Berkeley - San Pablo Park
This is Berkeley’s oldest neighborhood park. In 1906 the West Berkeley Development Company bought a large tract of land in this area and developed fourteen residential blocks around what would become the park. Lots were sold for $100 down and $10 per month, and a brown shingled “artistic bungalow of five rooms” could be purchased with a $500 down payment.
In 1910 the company donated the park acreage to the City of Berkeley. John Gregg, University of California professor of floriculture and landscape gardening, laid out the original sports fields and play areas. A children’s playground and recreation center were added in 1964. San Pablo Park has provided a central focus to the neighborhood and is home to ballplayers from the entire city. Over the years community members have worked to protect the park and preserve it as open space.
The tract consists of an area of approximately fourteen blocks surrounding a 12.9-acre park equivalent in size to four city blocks. A map of the subdivision shows that the corners of all the blocks have rounded rather than square corners. In addition, Oregon, Mabel and Mathews streets have a gentle curve that breaks the harsher grid of the customary street pattern.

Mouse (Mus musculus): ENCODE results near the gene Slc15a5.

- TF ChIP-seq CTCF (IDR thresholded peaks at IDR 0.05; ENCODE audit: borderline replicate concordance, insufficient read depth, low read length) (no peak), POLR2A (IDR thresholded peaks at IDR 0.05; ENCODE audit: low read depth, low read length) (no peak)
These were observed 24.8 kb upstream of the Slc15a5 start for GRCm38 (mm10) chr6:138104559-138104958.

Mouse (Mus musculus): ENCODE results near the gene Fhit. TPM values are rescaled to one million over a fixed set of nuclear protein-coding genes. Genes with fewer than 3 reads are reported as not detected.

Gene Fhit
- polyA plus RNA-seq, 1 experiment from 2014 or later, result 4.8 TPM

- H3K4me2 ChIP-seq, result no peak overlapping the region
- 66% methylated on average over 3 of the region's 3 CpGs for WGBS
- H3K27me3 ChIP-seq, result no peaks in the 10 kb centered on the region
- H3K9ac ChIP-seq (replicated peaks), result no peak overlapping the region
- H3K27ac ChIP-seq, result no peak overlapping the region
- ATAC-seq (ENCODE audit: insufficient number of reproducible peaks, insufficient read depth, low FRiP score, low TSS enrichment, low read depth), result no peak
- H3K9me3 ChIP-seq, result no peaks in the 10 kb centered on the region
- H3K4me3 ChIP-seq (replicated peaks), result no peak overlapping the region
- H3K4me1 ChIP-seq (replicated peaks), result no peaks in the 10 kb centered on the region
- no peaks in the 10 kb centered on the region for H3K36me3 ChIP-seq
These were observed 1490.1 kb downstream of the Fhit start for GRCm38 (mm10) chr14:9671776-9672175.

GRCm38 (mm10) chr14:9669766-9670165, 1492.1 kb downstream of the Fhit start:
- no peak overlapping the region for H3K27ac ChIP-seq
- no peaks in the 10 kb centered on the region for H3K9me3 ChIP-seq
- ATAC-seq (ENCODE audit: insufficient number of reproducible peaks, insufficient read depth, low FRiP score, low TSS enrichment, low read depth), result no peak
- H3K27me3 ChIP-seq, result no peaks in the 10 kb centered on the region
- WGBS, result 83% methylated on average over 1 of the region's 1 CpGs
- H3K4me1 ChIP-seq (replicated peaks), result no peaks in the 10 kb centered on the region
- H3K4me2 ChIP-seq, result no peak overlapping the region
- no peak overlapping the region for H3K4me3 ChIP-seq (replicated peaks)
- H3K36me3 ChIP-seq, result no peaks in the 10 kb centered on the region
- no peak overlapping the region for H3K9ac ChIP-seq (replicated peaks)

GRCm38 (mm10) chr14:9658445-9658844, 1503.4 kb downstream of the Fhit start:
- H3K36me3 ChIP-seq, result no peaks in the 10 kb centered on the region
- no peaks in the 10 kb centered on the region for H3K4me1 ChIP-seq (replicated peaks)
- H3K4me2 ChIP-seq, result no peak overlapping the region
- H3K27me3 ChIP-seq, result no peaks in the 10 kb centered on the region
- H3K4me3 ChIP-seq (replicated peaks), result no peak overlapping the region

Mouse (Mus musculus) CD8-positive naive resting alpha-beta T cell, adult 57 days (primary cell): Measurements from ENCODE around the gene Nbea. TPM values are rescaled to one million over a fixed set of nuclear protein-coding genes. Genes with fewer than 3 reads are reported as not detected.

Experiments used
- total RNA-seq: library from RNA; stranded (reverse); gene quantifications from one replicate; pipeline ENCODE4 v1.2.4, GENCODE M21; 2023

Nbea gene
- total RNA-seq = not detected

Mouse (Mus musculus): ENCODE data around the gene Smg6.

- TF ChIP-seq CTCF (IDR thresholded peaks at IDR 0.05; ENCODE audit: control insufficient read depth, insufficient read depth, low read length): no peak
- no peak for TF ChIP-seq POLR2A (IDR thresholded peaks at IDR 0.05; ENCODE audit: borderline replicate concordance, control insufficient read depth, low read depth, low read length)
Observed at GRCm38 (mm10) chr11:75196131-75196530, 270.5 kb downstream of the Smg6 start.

Although regular and coordinated streetcar service along Sacramento Street, San Pablo and Ashby avenues was operating by 1909, San Pablo Park remained sparsely populated in 1911. After the Atchison, Topeka and Santa Fe Railroad opened a passenger station on Sacramento Street in 1912, just a few blocks east of San Pablo Park, the area began to grow rapidly. By the late 1920s the subdivision was almost fully built with one and two-story bungalows. The old railroad right-of-way is still evident at Ward, just east of Dohr streets, where it is named Sojourner Truth.
Although San Pablo Park one of Berkeley's older neighborhoods it is exceptional and rare because it escaped the intrusion of apartment houses during the 1950s to 1970s that have disrupted the ambience and desirability of many central Berkeley neighborhoods.
Today the park is a vibrant space for the neighborhood and city of Berkeley. Visitors enjoy, tennis courts, basketball courts, baseball fields and a children’s playground.